Galerie Deux Poissons is delighted to present our first project with Montreal artist Lorraine Simms. A longtime professor of art as well as professional artist, Simms has exhibited in many of the most prestigious spaces in the city over the course of her career, as well as elsewhere in Quebec, across the rest of Canada, and internationally. She is well known for her highly skillful and visually powerful approach to figurative painting and drawing, and more recently, for her sculptural work as well.
Entitled Phantom, this solo exhibition is the result of a comprehensive research project coupling depictive drawing with natural history and environmental science, executed by Simms over the past year. As with all of Simms’ work, a high level of formal perfectionism and virtuosity is present, and as with much of her overall production, this body of work was also done from observation. In 2018 Simms went to New York City to do a residency at the American Museum of Natural History, where she spent weeks working in the Mammalogy Department with the remains of numerous North American mammals. Each of the animals she has depicted is a member of an endangered or vulnerable species – and can also be understood as an iconic, symbolically powerful kind of animal, an archetype in our cultural consciousness. These animals are identified by Simms as distinctive metaphors for the health of our biosphere as well as for the state of our own species and society.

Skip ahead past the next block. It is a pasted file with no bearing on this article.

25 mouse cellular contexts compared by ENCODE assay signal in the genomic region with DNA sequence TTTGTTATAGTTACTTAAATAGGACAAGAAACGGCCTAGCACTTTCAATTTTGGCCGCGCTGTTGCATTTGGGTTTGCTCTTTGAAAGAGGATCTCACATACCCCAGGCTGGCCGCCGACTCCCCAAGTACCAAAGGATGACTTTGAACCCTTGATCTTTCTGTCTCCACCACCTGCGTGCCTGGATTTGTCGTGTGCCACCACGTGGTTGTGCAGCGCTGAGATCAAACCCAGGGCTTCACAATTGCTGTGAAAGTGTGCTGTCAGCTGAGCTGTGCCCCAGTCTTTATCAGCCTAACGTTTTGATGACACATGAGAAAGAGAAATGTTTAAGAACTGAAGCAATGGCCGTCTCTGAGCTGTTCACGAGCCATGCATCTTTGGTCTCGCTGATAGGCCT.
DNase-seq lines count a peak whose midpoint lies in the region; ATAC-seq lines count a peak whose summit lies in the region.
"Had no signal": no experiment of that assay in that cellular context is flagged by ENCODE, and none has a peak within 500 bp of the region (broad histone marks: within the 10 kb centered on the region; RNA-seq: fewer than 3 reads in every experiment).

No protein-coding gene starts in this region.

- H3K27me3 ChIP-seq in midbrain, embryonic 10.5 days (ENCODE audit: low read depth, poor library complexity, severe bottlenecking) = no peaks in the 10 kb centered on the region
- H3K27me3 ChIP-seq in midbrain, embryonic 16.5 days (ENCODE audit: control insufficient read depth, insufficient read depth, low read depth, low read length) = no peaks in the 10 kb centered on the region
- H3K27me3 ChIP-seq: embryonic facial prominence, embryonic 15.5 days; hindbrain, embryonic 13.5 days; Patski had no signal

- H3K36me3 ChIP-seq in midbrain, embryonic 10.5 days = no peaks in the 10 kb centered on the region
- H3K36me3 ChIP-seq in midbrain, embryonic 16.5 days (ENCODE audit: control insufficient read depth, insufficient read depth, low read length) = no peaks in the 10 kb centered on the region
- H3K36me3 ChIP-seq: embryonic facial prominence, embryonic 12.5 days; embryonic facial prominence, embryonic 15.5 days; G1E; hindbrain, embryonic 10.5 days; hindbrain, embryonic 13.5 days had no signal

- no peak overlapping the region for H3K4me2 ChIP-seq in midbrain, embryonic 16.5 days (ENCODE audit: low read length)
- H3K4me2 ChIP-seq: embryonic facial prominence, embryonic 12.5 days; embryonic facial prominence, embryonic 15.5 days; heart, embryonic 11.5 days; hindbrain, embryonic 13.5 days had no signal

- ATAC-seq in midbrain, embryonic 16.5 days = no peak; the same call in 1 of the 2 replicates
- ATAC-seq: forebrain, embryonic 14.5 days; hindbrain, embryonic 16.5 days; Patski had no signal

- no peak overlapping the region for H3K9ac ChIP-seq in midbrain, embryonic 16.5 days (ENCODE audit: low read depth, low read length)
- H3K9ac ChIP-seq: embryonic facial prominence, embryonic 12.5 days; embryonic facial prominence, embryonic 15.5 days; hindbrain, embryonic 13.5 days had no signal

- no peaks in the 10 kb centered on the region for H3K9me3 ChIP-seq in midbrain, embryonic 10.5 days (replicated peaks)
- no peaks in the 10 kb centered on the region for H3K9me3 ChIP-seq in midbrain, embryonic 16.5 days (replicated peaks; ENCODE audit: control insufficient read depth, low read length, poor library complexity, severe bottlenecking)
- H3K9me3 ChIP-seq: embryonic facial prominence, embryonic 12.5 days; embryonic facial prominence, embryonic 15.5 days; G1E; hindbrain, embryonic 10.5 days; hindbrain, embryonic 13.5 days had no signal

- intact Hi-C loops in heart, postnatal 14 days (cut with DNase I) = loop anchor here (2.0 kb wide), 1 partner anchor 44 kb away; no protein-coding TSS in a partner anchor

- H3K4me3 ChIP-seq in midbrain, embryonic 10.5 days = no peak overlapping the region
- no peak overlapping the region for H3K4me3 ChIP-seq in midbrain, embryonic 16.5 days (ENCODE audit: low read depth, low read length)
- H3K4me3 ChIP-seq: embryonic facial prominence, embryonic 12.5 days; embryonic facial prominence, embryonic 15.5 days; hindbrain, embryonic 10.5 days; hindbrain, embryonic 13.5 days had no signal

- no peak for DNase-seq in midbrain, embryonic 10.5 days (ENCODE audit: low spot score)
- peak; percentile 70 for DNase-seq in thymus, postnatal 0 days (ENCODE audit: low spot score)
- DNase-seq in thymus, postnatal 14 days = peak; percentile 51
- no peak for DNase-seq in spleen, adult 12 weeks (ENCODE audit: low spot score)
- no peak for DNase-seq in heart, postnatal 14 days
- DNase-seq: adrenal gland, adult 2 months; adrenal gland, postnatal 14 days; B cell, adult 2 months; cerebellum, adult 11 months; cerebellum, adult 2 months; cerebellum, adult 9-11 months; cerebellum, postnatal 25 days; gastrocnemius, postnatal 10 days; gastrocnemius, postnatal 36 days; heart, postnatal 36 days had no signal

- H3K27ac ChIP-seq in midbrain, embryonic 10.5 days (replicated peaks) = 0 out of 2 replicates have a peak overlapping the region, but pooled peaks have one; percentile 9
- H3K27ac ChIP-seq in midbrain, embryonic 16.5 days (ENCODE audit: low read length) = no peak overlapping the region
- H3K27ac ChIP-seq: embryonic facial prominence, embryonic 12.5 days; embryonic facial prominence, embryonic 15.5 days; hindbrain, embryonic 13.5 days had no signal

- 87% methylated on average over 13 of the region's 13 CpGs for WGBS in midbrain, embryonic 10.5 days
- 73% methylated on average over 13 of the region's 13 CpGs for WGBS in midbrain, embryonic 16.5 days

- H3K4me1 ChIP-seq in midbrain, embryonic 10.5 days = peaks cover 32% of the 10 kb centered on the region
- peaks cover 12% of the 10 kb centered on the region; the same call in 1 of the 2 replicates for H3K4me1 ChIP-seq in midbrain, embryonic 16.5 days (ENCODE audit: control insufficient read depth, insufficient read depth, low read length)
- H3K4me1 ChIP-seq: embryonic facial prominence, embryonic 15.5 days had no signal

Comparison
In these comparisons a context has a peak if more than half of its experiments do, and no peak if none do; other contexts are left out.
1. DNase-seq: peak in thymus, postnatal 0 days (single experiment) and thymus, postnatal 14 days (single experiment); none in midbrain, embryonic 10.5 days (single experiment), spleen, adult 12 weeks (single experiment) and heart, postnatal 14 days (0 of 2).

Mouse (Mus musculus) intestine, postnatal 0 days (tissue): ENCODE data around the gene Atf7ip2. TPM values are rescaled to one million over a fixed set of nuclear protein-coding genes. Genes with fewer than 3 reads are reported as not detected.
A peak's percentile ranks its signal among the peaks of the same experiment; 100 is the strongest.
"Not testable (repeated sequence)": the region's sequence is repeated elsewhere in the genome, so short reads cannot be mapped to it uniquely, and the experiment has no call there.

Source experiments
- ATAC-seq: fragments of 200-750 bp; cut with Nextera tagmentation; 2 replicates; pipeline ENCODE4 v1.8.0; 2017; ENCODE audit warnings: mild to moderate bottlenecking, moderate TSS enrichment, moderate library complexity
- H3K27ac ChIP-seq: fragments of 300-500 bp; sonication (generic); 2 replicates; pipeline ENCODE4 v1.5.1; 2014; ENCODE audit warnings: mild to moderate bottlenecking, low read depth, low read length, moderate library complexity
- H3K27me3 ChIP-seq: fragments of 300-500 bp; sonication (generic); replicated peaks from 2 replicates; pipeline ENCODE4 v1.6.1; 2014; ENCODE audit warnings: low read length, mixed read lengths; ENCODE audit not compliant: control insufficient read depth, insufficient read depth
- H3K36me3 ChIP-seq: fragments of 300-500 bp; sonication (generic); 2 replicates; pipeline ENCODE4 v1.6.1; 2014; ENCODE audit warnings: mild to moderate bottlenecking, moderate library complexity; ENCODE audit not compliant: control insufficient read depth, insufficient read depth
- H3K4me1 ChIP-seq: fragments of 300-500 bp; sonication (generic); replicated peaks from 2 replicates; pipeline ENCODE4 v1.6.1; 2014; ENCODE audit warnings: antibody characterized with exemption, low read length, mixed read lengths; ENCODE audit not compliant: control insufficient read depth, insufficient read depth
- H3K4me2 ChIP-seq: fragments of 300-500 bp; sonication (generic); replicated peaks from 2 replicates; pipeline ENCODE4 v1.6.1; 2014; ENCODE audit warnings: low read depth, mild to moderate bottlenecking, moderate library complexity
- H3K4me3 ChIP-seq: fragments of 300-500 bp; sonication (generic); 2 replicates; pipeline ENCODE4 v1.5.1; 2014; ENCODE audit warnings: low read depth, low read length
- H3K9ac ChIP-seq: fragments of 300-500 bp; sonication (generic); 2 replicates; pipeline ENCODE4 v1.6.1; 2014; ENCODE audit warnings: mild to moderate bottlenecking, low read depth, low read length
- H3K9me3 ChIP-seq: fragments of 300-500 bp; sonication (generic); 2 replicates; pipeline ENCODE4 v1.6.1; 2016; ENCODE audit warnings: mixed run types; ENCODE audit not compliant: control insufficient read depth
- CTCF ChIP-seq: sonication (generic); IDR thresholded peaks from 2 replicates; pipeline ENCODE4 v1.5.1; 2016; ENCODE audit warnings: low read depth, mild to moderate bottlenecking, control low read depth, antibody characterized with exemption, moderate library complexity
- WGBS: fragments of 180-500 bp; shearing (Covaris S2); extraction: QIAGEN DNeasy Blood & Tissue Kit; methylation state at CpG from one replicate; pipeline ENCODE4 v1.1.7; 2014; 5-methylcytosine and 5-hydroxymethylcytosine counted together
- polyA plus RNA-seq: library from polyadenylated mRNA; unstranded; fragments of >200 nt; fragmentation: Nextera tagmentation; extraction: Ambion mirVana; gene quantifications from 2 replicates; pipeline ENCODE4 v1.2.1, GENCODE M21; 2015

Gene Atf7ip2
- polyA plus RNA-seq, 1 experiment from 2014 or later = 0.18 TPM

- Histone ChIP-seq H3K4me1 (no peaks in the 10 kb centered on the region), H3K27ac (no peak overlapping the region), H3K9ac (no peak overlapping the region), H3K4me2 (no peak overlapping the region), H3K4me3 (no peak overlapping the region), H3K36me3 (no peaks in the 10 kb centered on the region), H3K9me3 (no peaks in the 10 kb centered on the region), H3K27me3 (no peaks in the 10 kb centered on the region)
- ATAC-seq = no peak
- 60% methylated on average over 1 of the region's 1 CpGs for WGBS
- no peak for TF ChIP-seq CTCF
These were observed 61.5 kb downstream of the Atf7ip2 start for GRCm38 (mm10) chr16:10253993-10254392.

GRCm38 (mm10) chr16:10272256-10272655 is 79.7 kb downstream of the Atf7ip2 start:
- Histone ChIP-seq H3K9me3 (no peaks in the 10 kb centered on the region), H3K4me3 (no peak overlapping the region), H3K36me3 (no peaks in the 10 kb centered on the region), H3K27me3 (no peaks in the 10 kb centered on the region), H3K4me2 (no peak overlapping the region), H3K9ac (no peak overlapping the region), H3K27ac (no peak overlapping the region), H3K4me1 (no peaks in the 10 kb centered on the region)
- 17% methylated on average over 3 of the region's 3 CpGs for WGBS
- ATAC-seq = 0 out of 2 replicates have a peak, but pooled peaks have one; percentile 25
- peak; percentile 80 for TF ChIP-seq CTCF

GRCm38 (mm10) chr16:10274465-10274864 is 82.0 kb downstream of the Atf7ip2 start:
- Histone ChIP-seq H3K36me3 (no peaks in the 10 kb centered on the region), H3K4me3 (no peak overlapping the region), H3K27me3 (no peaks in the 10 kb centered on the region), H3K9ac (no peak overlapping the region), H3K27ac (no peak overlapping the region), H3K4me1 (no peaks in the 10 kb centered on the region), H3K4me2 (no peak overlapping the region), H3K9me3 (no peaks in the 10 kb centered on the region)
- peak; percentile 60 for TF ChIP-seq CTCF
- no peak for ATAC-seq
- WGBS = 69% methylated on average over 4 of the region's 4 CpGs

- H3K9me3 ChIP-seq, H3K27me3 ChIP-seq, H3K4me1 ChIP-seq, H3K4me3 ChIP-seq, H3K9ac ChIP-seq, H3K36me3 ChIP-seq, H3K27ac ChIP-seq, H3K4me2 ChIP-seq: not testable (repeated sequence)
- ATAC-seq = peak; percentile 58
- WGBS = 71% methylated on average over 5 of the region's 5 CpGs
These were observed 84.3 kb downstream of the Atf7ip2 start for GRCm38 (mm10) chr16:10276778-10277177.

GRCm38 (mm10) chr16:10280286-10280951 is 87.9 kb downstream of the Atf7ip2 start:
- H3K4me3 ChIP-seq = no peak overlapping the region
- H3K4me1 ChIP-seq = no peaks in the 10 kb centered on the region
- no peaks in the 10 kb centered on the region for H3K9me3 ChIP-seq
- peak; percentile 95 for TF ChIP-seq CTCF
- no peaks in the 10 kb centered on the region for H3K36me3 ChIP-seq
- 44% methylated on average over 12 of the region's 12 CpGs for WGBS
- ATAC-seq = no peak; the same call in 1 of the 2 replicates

The works begin by meticulously tracing the cast shadow of each creature’s preserved remains, sometimes from parts of their bones and sometimes from skins. She then draws in with surgical precision, in graphite or conte, a ghostly demarcation of the animals’ forms, bringing to mind a haunting index of that species as well as a direct representation of a specific animal, in its particular individual dimensions. In effect she summons a generalized symbol of that species, through the casting and capturing of a shadow of its real body, invoking a conceptual spell of psychological protection and insight. Although these drawings are immediately striking as images, their slow, quiet power only fully reveals itself over a period of time of looking and thinking. While their spectral beauty is clear to see, these drawing are haunting evocations of presence and absence on several levels – and in some sense Simms in fact demonstrates that those seemingly diametrically opposed states are more overlapping than they appear – using a process that is on the one hand empirical and scientifically-minded, and the other a form of mysticism, or magic.